We cannot say as a matter of law that it was not reasonably foreseeable that a collision between an automobile and the side of a building could cause the sort of injury here. Construing the evidence liberally in favor of the plaintiff, we see some basis to conclude that the impact was substantial. The sound made a person some distance off shift her attention toward the defendant. Moreover, even a slow-moving car is a large instrumentality capable of causing significant harm. The possibility that colliding with a building will disrupt a gas line or create a fire hazard is not so inherently farfetched as to merit the label "freakish" or "fantastic." Gas lines and ignition sources such as appliances are common features of buildings, including large buildings used for residential purposes. Importantly, this case does not involve the intervention of an unforeseeable third party as an intervening or additional cause. It is at least fairly arguable that, once the defendant's car hit the plaintiff's building, the sequence of events that caused the explosion was set in motion with no further action needed to bring about the injury.

Illinois courts are reluctant to deny liability where an injury is merely indirect or surprising, even if an actor other than the defendant helps to bring about the accident. Thus, in Davis v. Marathon Oil Co., 64 Ill. 2d 380, 1 Ill. Dec. 93, 356 N.E.2d 93 (1976), the court upheld a verdict for the plaintiff, who was injured by a gasoline explosion at the defendant's service station. The plaintiff, who was on the property to deliver gasoline, alleged that the defendant's negligent storage of the gasoline caused an explosion that occurred when the plaintiff exited the sales area, saw that gasoline he had pumped was flowing onto the ground, and was injured by the explosion as he tried to shut off his truck's pump. The supreme court held that the jury could conclude the negligent storage of the gasoline proximately caused the plaintiff's injury even though the explosion also required the presence, in the sales area, of a space heater that ignited the fumes when a breeze blew them into the structure as the plaintiff opened the door. Davis, 64 Ill. 2d at 395-96.

In Bak v. Burlington Northern, Inc., 93 Ill. App. 3d 269, 48 Ill. Dec. 746, 417 N.E.2d 148 (1981), this court reversed summary judgment for the defendant on one count of a complaint that alleged that the plaintiff's decedent's death from an overdose of a painkilling drug was proximately caused by the defendant's negligent maintenance of its staircase. The plaintiff alleged that the defendant's negligence caused the plaintiff's decedent serious injuries, without which she would not have been taking the drug at all. Nine months passed between the accident and the decedent's overdose. This court held that the passage of time and the decedent's act of taking the overdose did not mean that, as a matter of law, the defendant's negligence did not proximately cause her death. Bak, 93 Ill. App. 3d at 271-72.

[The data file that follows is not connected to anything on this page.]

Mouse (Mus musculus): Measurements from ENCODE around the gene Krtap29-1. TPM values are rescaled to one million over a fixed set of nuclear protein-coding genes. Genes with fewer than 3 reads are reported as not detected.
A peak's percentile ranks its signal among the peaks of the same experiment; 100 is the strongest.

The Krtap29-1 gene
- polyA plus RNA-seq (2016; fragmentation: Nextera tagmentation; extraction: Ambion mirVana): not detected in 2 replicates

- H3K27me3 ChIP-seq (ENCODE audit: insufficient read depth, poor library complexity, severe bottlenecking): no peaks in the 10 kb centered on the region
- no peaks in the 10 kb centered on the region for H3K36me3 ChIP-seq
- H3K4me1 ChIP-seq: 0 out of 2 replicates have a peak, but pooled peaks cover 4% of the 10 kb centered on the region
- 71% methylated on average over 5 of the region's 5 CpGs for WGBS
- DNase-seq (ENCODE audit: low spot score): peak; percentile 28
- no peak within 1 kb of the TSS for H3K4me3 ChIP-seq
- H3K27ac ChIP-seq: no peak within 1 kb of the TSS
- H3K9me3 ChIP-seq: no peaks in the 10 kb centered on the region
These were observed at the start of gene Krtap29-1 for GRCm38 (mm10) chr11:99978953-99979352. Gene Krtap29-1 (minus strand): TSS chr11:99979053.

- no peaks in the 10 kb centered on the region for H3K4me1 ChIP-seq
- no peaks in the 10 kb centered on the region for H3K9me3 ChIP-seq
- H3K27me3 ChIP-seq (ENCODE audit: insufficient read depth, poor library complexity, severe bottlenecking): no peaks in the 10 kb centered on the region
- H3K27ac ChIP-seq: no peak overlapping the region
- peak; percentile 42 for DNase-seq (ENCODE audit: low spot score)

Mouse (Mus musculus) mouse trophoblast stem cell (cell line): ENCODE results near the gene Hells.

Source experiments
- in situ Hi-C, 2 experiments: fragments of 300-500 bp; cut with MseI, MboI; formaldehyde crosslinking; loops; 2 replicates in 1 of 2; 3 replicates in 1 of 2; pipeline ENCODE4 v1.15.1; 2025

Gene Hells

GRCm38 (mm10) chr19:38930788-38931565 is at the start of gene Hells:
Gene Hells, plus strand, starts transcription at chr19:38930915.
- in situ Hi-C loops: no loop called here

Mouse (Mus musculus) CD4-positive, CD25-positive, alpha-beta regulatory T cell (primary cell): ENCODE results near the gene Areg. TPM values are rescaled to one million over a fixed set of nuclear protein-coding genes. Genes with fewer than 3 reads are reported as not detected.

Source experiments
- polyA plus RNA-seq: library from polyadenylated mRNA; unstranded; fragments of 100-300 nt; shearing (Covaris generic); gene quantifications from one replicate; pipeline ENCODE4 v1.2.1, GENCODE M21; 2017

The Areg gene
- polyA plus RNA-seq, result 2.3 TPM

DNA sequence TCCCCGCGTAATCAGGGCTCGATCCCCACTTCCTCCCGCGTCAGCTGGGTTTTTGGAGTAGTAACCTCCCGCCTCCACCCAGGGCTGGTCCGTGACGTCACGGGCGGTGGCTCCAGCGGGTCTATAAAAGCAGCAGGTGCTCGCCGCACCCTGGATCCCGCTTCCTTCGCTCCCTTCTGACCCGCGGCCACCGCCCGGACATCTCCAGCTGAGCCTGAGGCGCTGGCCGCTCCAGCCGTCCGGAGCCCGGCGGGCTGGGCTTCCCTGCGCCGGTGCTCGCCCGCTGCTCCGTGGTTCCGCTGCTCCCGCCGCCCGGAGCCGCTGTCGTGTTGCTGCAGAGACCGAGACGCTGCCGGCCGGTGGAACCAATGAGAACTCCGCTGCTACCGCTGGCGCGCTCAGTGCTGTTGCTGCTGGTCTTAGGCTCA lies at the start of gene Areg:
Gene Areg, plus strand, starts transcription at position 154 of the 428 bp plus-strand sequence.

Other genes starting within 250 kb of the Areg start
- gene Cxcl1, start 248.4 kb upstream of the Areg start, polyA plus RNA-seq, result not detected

In Mangan v. F.C. Pilgrim & Co., 32 Ill. App. 3d 563, 336 N.E.2d 374 (1975), the jury found that the defendant landlord's negligent upkeep of its apartment building proximately caused injuries to the plaintiff, a tenant who fell and was injured when a mouse jumped out of her oven. The appellate court affirmed, explaining that the landlord could reasonably foresee that the unexpected presence of mice on the property could startle the plaintiff into having her accident. Mangan, 32 Ill. App. 3d at 570.

As these cases illustrate, a "natural and probable" consequence need not be "easily predictable" or "highly probable." Neither a high degree of contingency nor a substantial lapse of time between the negligent act and the injury establishes as a matter of law that the former did not proximately cause the latter.

If the defendant's conduct is a substantial factor in bringing about the injury, it is not necessary that the extent of the harm or the exact manner in which it occurred could reasonably have been foreseen. Blue v. St. Clair Country Club, 7 Ill. 2d 359, 364, 131 N.E.2d 31 (1955); Jefferson v. City of Chicago, 269 Ill. App. 3d 672, 676, 207 Ill. Dec. 218, 646 N.E.2d 1305 (1995); Mangan, 32 Ill. App. 3d at 570; Restatement (Second) of Torts § 435(1) (1965). A negligence defendant must take the plaintiff as he finds him, even if the plaintiff's "eggshell skull" results in his suffering an injury that ordinarily would not be reasonably foreseeable. W. Keeton, Prosser & Keeton on Torts § 43, at 291-92 (5th ed. 1984). Here, the evidence suggests that a building rather than a person may have had an "eggshell skull." That possibility alone does not foreclose liability for the injury.

The judgment of the circuit court of Winnebago County is reversed, and the cause is remanded for further proceedings.

Reversed and remanded.